The IPKat wonders who pays for the flight to the United States (and the flight back, assuming there is one) -- and if you fly on Virgin do you get to keep the goody-bag?

9 comments:

Anonymous said...

The fact that a crime can be committed "unwittingly" is neither hear nor there.

The accused profited by almost £150,000 from illegal activity. Was that unwitting?

Perhaps he created the site in his sleep, and can plead diminished responsibility.

Corduroy said...

The Embassy of the United States (yes, yes they may have a view to push on this) has a Fact Sheet on what it calls, using a strangely inconsistent style sheet, the "U.S. - UK Extradition Treaty":

http://london.usembassy.gov/gb140.html

This sates: “The treaty is a “dual criminality” treaty. No one can be extradited by either country unless the offense for which extradition is requested is a crime in both countries and carries a prison sentence of at least one year." and

"The United States has not denied a single extradition request from the UK under the treaty. While the U.S. does send more extradition requests to the UK than it receives, this difference is largely due to the differences in the size of the respective populations. The panel report notes that the U.S. has a population about five times the size of the UK, but there have been fewer than twice the number of people extradited to the U.S. than to the UK. The number of U.S. requests is not disproportionate."

However, it fails to address the goody-bag issue.

Anonymous said...

'Anonymous': Perhaps he created it believing as do many lawyers, and the only UK juries to hear such a case, that there was no crime involved? And that being a Brit never having been to or operated in the US there was no proper basis for US charges?

Or perhaps he knew the UK government was spinelessly sycophantic to the US and he didnt care.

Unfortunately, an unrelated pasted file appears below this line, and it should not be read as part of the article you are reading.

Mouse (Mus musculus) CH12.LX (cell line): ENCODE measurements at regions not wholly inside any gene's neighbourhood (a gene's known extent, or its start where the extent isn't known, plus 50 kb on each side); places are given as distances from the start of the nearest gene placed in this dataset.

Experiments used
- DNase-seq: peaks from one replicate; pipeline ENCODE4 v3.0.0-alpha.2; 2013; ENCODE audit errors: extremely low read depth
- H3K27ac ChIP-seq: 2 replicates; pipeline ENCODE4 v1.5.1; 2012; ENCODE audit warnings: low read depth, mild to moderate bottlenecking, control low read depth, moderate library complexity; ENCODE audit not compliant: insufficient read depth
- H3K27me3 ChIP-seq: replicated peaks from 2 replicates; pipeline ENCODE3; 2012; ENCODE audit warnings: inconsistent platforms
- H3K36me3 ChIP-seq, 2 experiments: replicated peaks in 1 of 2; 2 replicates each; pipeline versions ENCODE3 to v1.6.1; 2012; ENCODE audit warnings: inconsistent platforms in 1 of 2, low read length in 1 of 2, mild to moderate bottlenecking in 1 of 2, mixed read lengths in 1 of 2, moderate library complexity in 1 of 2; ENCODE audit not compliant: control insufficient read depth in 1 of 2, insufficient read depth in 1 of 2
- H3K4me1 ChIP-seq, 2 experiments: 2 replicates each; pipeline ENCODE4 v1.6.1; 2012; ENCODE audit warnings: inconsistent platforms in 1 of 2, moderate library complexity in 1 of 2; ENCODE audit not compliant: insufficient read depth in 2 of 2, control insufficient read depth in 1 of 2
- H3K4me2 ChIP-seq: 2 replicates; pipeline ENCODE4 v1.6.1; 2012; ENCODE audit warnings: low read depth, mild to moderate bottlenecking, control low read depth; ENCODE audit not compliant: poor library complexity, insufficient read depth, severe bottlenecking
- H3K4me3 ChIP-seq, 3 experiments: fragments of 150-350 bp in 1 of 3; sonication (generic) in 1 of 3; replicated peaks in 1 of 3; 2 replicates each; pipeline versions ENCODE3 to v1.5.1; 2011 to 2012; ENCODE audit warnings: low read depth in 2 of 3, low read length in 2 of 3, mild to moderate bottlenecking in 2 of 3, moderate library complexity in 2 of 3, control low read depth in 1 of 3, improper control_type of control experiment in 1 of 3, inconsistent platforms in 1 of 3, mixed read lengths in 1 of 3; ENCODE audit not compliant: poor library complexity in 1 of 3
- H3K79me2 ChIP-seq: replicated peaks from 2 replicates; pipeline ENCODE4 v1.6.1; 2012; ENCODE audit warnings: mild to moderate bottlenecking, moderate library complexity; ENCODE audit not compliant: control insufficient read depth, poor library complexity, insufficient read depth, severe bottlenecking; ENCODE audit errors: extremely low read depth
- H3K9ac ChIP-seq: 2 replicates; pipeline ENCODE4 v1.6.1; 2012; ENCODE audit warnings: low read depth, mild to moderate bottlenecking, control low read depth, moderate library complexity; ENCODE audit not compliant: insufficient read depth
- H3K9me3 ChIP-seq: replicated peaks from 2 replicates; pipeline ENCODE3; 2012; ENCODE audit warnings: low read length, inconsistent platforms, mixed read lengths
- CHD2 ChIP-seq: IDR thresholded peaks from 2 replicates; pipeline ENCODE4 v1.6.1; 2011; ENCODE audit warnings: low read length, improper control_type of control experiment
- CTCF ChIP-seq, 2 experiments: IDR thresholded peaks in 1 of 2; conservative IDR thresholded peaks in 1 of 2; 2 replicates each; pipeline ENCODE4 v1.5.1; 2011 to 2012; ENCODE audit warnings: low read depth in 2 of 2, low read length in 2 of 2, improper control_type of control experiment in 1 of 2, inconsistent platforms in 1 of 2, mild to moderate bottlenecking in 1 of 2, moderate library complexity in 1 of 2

Anonymous said...

Surely there is a lack of logic in the US Embassy Fact Sheet. If the US is 5 times the size of the UK, one would expect the number of US citizens inadvertently breaking UK laws to be 5 times the number of UK citizens inadvertently breaking US laws. So then, on a statistical basis, one would expect the number of requests for extradition to the UK to be 5 times the number of requests for extradition to the US.

The fact that the number of extraditions to the US is "fewer than twice" (say 1.5 times?) the number of extraditions to the UK, when one would expect it to be 0.2 times, does suggest the number of US requests is indeed disproportionate.

Corduroy said...

Yes, their argument does appear to allow for many many more people to be extradited under similar treaties from, say, Vatican City than China without them viewing the numbers as disproportionate. Which is odd.

Anonymous said...

This is shameful on the part of the UK legal and political system to date.

This at most a civil matter and there may not even be any civil liability. Linking is not infringing,

It's absurd to be treat this as criminal. And to hand a young man over to the US "justice" system?

Hopefully the Supreme Court will make a strong statement.

Anonymous said...

This is the first time I hear of a souvereign nation extradites its own citicens (or subjects, if you prefer) to another nation.

I remember a case perhaps 10 years ago where another European fled to the UK from his country and where UK authorities made extraditions complicated and even wanted to dictate how the prosecution should be handled in his own country.

Bizarre.

Keith Loven said...

One could just about see an argument in favour of extradition for crimes that threaten the safety or security of the people of another country, but for copyright issues? Surely this is not right? If no offence has been committed in the UK by someone resident here who has never visited the USA, I cannot see the justification for hauling them off in chains to the USA, to be treated like a dangerous criminal. Of course, the same is true for someone in the USA who might be extradited to the UK.

This Treaty is ill thought out.

Anonymous said...

This morning I travelled at 70mph down a UK motorway on my way to work. I believe this may be breaking the speed limit in many US states. Am I at risk of being extradited for breaking US laws?